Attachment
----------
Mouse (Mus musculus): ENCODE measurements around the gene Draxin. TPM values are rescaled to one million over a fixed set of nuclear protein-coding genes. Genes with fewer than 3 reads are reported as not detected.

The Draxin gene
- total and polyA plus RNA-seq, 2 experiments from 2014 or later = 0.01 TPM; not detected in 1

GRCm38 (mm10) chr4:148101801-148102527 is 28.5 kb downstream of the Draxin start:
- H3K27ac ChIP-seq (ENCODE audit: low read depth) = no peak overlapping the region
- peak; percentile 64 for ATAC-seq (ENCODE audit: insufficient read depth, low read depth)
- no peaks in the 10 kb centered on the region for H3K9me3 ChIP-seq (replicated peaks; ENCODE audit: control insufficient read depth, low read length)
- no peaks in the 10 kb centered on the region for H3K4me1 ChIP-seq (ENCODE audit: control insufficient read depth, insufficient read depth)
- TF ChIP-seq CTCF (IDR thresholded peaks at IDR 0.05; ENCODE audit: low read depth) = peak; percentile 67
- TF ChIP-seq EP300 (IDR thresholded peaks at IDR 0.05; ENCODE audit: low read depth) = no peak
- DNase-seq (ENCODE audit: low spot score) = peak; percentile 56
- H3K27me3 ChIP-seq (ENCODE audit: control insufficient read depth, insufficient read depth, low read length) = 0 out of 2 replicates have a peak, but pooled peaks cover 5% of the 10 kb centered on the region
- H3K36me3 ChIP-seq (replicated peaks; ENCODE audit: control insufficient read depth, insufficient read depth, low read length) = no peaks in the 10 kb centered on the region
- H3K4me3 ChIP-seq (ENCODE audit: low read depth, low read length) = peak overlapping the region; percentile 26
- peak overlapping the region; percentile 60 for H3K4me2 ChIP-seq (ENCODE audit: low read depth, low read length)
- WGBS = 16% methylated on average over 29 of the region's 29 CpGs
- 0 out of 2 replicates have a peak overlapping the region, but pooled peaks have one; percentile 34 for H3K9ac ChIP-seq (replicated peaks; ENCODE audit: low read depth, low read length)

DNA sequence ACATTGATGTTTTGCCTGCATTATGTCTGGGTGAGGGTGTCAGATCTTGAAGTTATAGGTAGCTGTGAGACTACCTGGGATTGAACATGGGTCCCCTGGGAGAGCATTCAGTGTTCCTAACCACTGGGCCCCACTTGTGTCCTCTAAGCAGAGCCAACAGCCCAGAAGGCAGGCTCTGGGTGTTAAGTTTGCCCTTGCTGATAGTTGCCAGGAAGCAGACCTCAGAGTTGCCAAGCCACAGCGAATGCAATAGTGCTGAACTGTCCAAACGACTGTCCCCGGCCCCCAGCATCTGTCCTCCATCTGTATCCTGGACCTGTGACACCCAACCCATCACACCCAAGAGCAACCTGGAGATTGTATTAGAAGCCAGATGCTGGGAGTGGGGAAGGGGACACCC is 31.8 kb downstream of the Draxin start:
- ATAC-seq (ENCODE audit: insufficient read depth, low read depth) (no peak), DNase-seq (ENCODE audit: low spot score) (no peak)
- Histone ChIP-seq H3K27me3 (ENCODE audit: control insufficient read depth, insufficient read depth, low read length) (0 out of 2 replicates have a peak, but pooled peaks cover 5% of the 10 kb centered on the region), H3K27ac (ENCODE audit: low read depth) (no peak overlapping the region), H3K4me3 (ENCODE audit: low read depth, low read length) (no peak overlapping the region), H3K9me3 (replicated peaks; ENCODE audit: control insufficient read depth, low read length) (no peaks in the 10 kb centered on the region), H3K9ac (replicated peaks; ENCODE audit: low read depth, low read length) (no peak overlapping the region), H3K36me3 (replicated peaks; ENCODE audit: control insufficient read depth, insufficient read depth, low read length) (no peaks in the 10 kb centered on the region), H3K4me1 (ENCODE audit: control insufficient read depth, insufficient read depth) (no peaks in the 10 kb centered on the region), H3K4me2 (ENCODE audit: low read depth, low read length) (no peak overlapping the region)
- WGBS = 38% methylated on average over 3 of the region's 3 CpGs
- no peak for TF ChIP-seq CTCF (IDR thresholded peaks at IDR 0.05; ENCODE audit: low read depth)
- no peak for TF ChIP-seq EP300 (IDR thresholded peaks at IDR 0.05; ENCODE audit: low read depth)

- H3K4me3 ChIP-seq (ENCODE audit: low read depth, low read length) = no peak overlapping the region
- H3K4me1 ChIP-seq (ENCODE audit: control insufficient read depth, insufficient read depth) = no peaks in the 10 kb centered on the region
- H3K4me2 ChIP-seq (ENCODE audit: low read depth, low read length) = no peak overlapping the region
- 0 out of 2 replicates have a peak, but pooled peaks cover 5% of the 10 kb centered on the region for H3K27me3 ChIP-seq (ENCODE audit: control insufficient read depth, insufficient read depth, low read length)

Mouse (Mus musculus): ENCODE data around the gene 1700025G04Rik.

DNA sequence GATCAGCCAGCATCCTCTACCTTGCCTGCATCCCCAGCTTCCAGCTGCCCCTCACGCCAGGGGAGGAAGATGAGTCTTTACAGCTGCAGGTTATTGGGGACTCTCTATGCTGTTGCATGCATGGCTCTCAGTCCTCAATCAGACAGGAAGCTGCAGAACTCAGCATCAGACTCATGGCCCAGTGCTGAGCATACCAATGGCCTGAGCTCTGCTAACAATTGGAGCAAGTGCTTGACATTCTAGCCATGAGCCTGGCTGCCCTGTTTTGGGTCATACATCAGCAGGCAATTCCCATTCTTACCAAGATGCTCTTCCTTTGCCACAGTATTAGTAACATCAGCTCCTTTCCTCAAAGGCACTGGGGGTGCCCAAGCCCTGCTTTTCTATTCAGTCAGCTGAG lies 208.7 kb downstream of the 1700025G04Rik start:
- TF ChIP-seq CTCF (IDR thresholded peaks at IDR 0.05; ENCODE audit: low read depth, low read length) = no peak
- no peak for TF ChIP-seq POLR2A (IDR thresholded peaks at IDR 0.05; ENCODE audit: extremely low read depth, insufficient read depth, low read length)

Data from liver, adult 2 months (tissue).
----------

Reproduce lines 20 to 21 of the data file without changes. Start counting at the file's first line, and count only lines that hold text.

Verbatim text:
- Histone ChIP-seq H3K27me3 (ENCODE audit: control insufficient read depth, insufficient read depth, low read length) (0 out of 2 replicates have a peak, but pooled peaks cover 5% of the 10 kb centered on the region), H3K27ac (ENCODE audit: low read depth) (no peak overlapping the region), H3K4me3 (ENCODE audit: low read depth, low read length) (no peak overlapping the region), H3K9me3 (replicated peaks; ENCODE audit: control insufficient read depth, low read length) (no peaks in the 10 kb centered on the region), H3K9ac (replicated peaks; ENCODE audit: low read depth, low read length) (no peak overlapping the region), H3K36me3 (replicated peaks; ENCODE audit: control insufficient read depth, insufficient read depth, low read length) (no peaks in the 10 kb centered on the region), H3K4me1 (ENCODE audit: control insufficient read depth, insufficient read depth) (no peaks in the 10 kb centered on the region), H3K4me2 (ENCODE audit: low read depth, low read length) (no peak overlapping the region)
- WGBS = 38% methylated on average over 3 of the region's 3 CpGs